Someone sent me the following email: I am an environmental journalist writing an Environmental Science 101 textbook and I’m currently working on the section on hypothesis testing and statistical significance. I am searching for a story to make the importance of thinking statistically come alive for the students, ideally one from the environmental sciences. I’m […]The post Query from a textbook author – looking for stories to tell to undergrads…

Read more »

An inspired picture of Blackberry’s dying inspiration

September 30, 2013
By
An inspired picture of Blackberry’s dying inspiration

The New York Times has a splendid example of an infographics this weekend, showing the rise and fall of the Blackberry. Notice the inspired touch of the black circles to trace the outline of Blackberry's market share. They are a...

Read more »

Generate combinations in SAS

September 30, 2013
By
Generate combinations in SAS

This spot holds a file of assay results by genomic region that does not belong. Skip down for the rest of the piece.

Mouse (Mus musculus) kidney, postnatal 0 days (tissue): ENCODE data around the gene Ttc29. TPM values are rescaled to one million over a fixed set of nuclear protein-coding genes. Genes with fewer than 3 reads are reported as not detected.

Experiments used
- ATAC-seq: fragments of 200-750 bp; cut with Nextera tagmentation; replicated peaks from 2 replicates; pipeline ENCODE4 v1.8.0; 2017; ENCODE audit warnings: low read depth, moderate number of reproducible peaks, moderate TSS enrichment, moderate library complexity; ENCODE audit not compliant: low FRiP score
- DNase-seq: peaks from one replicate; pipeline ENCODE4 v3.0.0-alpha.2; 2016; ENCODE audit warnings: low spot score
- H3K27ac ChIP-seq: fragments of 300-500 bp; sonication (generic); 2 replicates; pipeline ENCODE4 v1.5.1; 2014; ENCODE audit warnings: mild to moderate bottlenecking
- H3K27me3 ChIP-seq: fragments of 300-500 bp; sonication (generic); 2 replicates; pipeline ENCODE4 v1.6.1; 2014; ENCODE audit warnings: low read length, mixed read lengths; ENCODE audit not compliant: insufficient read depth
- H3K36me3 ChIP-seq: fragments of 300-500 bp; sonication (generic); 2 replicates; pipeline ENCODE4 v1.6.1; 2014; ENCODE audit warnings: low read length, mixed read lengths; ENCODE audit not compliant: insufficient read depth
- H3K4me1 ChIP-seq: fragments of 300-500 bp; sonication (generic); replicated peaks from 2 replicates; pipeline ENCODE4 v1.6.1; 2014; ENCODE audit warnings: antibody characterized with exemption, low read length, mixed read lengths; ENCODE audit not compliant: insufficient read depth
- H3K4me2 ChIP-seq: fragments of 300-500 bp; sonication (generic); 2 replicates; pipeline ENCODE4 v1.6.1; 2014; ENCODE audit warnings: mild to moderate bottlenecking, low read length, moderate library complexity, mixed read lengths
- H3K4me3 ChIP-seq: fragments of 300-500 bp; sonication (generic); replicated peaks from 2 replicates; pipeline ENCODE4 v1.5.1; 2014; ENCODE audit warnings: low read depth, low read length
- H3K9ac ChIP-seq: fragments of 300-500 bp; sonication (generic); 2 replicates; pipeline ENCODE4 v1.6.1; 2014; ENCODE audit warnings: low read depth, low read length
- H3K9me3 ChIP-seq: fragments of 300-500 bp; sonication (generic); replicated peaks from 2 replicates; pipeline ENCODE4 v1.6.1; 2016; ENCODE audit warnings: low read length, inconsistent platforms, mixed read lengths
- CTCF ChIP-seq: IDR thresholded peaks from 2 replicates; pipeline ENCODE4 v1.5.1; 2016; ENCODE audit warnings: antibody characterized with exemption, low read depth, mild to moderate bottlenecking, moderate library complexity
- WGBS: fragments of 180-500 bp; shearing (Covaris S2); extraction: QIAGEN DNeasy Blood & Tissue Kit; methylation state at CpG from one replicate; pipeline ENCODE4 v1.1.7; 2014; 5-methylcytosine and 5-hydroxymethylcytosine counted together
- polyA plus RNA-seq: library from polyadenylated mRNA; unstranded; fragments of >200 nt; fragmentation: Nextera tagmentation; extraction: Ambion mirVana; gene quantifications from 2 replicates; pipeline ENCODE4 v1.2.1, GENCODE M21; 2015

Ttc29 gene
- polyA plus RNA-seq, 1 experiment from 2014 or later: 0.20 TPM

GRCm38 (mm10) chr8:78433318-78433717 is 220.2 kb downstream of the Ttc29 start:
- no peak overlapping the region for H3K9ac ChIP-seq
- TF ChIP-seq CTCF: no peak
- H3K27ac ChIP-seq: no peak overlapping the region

Last week I described how to generate permutations in SAS. A related concept is the "combination." In probability and statistics, a combination is a subset of k items chosen from a set that contains N items. Order does not matter, so although the ordered triplets (B, A, C) and (C, [...]

Read more »

R Presentation

September 30, 2013
By

Last week a preview of version 0.98 of R Studio  was released, with lots of new features, including some useful debugging tools. Also part of the release was a new option for creating presentations, which looks like it will be very useful. The presen...

Read more »

Estimating Undirected Graphs Under Weak Assumptions

September 30, 2013
By
Estimating Undirected Graphs Under Weak Assumptions

Mladen Kolar, Alessandro Rinaldo and I have uploaded a paper to arXiv entitled “Estimating Undirected Graphs Under Weak Assumptions.” As the name implies, the goal is to estimate an undirected graph from random vectors . Here, each is a vector with coordinates, or features. The graph has nodes, one for each feature. We put an […]

Read more »

Estimating Undirected Graphs Under Weak Assumptions

September 30, 2013
By
Estimating Undirected Graphs Under Weak Assumptions

Mladen Kolar, Alessandro Rinaldo and I have uploaded a paper to arXiv entitled “Estimating Undirected Graphs Under Weak Assumptions.” As the name implies, the goal is to estimate an undirected graph from random vectors . Here, each is a vector with coordinates, or features. The graph has nodes, one for each feature. We put an […]

Read more »


Subscribe

Email:

  Subscribe